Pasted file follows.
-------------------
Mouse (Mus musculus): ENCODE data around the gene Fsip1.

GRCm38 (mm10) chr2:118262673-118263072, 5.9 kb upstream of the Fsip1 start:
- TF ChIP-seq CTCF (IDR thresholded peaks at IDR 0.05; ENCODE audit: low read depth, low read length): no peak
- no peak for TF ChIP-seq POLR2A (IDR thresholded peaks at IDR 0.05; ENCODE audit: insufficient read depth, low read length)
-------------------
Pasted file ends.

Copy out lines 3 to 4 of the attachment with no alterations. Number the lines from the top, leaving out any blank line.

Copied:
- TF ChIP-seq CTCF (IDR thresholded peaks at IDR 0.05; ENCODE audit: low read depth, low read length): no peak
- no peak for TF ChIP-seq POLR2A (IDR thresholded peaks at IDR 0.05; ENCODE audit: insufficient read depth, low read length)